The Greater Chennai Corporation Council on Saturday passed the Budget for 2022-23 with most of the allocation of funds going to flood mitigation, school education and traffic improvement. Around 50% of the allocation in capital expenditure has been set aside for flood mitigation work in various parts of the city.
The chairman of the Taxation and Finance Committee Sarbajaya Das presented the Budget with a capital expenditure of ₹2,410.24 crore and revenue expenditure of ₹3,613.35 crore for the year 2022-23. The revenue receipt is estimated at ₹2,824.77 crore.
Professional tax collection is projected to be ₹475 crore in 2022-23. The State Finance Commission grant is expected to be ₹500 crore. The deficit is estimated at ₹363 crore during 2022-23.
Even after the government increased the property tax, the Corporation is expected to net only ₹800 crore from more than 12 lakh properties. A few councillors, including those from the ruling alliance, demanded a rollback of the increase in property tax.
However, after the Budget was passed, the Council passed another resolution inviting objections and suggestions from the members of the public to the proposed increase in property tax. The proposal will result in 50% increase in property tax for a house measuring 600 sq ft in old city areas while the increase would be 25% in the case of properties in added areas. The property tax increase for residential properties with an area of more than 1,801 sq ft will be 150% in old city areas and 100% in added areas.
Owing to a decrease in the Corporation’s own tax revenue, the civic body’s borrowing rose to ₹2,500 crore. The World Bank, the Asian Development Bank and the KfW have given loans to the civic body for infrastructure projects such as stormwater drains.
Public sector banks such as the State Bank of India have chipped in to fund some projects. The interest payment is estimated at ₹148 crore in 2022-23, marking an increase of more than 1,000% in the last seven years.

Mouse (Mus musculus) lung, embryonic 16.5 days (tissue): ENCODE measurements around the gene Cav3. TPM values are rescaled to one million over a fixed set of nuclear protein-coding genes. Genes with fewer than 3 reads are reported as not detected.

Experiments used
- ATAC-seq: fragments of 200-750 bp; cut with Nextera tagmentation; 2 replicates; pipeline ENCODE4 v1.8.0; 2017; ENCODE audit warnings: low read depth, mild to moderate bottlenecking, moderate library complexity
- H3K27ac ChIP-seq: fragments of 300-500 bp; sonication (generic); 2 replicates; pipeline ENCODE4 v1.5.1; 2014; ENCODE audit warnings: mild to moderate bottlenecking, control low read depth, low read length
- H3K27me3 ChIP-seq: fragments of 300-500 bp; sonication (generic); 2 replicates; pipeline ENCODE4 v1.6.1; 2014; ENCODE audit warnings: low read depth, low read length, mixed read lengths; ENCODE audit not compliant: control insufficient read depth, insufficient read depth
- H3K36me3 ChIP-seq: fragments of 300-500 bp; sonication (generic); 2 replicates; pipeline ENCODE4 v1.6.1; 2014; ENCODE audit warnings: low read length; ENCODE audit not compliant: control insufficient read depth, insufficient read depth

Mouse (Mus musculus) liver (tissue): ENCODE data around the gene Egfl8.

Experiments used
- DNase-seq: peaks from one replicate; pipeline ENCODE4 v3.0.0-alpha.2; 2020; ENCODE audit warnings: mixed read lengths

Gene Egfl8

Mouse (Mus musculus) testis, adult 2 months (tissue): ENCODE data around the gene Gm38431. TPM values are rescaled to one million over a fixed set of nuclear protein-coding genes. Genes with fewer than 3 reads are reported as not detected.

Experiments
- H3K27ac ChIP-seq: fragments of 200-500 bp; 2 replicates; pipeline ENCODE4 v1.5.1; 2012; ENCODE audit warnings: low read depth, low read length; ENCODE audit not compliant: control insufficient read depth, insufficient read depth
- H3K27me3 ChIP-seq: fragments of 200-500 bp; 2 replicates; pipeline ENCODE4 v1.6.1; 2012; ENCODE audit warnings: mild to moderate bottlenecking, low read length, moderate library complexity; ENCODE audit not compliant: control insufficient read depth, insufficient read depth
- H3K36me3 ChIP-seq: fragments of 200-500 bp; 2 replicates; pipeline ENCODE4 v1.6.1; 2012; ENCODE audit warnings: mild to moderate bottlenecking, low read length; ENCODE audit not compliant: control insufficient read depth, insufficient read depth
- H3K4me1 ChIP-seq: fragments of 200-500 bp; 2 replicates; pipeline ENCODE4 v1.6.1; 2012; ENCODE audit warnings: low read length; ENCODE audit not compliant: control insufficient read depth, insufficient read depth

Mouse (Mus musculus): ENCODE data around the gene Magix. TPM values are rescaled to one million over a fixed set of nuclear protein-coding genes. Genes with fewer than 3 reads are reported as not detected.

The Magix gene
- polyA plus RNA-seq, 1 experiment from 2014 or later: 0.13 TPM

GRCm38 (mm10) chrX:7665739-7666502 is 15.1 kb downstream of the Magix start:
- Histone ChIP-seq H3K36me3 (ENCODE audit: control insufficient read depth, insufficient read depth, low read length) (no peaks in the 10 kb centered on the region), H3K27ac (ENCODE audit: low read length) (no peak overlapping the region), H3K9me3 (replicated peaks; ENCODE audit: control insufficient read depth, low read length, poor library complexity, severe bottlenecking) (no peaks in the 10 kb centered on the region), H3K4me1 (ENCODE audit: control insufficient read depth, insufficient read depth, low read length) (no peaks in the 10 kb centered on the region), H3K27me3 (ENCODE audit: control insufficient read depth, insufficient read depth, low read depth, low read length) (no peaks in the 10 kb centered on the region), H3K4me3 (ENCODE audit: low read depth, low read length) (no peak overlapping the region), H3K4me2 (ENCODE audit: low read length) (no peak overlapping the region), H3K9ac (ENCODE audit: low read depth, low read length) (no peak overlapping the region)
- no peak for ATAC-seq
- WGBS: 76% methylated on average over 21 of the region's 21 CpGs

Total loans taken from agencies such as the World Bank and the KfW was estimated at ₹550 crore in 2022-23. Establishment expenditure is estimated at ₹1,836 crore in 2022-23 as against ₹1,587 crore last year.
Meanwhile, Mayor R. Priya made 64 announcements pertaining to civic infrastructure projects and welfare measures.
Pointing to the flood damages in the city and the need for flood mitigation projects, the Mayor said the State government had given its nod to get funding from the Asian Development Bank for construction of stormwater drains in Tiruvottiyur, Manali, Madhavaram, Thiru. Vi. Ka. Nagar and parts of Ambattur at a cost of ₹600 crore. The civic body will implement the project for the construction of stormwater drains in the southern parts of the city at a cost of ₹300 crore with funding from the German development bank, KfW. Funds under Singara Chennai 2.0 will be used to construct stormwater drains at an estimated cost of ₹70 crore. Similar work will be taken up flood-prone areas of the city at a cost of ₹120 crore with the World Bank funds.
The Corporation will launch a training for gender equality for 1.31 lakh students in 281 schools in the city throughcricket and dance.
As many as 70 schools will get internet connection and various smart class facilities. Surveillance cameras will be installed under the Nirbhaya fund at a cost of ₹5.47 crore for the safety of schoolchildren. The civic body has allocated ₹6.91 crore to give martial arts training to girl students.
Many of the 64 announcements were based on old initiatives by the previous DMK regime in 2006-11.
Bridges would be built near the bus stand on Usman Road. Another bridge would be constructed at Valluvar Kottam junction to ease traffic congestion.
The original proposal was to construct an elevated corridor connecting Thirumalai Pillai Road near Valluvar Kottam and Poonamalle High Road junction near Ega Theatre.